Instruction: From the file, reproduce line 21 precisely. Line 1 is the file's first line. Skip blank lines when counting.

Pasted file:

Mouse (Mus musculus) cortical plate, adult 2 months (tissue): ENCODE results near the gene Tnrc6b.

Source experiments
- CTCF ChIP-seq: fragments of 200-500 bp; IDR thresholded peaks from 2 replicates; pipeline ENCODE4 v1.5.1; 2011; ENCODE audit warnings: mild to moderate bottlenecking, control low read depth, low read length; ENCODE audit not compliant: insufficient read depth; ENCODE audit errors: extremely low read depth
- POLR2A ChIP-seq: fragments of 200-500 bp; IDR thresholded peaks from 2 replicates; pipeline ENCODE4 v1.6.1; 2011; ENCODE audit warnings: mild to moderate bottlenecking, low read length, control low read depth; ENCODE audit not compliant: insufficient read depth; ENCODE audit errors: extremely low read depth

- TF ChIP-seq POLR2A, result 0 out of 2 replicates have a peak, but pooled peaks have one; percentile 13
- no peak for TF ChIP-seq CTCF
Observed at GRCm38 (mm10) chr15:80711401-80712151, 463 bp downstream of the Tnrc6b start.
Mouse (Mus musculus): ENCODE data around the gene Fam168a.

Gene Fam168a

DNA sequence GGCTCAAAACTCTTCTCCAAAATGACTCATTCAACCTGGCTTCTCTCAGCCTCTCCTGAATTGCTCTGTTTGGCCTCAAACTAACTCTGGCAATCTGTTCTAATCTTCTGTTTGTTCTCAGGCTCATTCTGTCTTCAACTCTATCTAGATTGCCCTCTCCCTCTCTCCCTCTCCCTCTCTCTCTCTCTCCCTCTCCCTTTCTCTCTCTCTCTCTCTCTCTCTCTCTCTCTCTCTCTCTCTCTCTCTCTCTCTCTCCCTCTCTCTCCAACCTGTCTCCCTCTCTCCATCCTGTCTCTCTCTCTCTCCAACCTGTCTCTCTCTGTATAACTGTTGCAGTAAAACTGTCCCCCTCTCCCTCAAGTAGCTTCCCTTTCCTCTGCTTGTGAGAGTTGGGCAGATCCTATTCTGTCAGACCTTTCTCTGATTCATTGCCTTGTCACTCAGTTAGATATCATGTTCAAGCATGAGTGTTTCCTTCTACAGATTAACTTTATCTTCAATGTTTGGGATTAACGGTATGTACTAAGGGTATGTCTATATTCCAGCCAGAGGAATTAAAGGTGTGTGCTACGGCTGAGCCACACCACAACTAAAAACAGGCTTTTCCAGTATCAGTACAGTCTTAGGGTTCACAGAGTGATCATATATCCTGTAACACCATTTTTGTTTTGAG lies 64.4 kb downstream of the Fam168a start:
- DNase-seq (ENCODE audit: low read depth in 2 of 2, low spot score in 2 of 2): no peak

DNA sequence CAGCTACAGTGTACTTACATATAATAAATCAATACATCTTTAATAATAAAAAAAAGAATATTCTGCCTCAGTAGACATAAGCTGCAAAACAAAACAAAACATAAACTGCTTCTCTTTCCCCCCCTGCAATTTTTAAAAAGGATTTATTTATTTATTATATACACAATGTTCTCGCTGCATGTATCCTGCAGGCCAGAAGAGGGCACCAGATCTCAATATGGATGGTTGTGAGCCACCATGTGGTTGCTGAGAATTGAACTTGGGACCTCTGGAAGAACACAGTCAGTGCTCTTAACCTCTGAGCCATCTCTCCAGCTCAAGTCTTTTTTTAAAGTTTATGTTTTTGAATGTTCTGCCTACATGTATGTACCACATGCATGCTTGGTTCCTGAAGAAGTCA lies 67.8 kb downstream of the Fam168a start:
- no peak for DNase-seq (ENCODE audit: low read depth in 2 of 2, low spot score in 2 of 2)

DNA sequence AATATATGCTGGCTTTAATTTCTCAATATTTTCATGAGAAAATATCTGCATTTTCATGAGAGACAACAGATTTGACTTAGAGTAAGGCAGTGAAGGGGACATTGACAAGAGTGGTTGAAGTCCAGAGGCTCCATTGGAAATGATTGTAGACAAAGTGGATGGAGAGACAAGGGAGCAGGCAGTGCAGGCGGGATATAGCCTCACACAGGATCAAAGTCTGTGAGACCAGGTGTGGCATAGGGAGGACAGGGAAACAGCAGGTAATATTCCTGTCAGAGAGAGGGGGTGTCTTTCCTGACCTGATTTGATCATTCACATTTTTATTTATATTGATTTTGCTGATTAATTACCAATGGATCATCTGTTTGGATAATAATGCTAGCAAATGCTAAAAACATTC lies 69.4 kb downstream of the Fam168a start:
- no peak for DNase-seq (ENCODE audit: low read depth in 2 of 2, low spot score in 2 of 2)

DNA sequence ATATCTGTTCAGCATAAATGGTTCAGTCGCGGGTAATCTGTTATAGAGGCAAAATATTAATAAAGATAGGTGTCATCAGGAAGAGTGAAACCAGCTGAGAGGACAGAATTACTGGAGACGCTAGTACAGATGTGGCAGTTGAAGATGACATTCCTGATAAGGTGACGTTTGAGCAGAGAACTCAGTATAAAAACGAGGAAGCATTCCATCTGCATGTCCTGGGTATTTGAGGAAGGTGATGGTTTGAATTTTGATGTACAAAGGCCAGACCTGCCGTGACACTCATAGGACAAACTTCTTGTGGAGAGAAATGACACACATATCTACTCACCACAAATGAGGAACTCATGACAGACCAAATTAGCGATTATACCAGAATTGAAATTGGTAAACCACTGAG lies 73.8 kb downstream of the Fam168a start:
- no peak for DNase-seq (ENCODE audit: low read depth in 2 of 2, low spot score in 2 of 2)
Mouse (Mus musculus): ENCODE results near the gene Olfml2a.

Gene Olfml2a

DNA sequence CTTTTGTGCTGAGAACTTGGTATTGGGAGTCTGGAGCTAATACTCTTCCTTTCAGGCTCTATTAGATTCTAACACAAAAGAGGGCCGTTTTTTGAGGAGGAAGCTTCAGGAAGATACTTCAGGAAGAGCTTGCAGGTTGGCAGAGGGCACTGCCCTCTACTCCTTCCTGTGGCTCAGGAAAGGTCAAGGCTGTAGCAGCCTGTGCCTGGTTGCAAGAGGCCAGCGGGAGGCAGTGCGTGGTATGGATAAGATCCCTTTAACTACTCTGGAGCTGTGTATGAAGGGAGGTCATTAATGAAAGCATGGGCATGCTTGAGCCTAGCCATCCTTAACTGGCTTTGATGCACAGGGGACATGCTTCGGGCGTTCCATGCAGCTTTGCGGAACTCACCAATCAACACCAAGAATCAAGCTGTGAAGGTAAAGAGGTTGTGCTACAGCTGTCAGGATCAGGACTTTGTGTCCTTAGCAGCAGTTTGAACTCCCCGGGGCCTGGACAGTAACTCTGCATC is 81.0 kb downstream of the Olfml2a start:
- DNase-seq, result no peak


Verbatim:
- DNase-seq, result no peak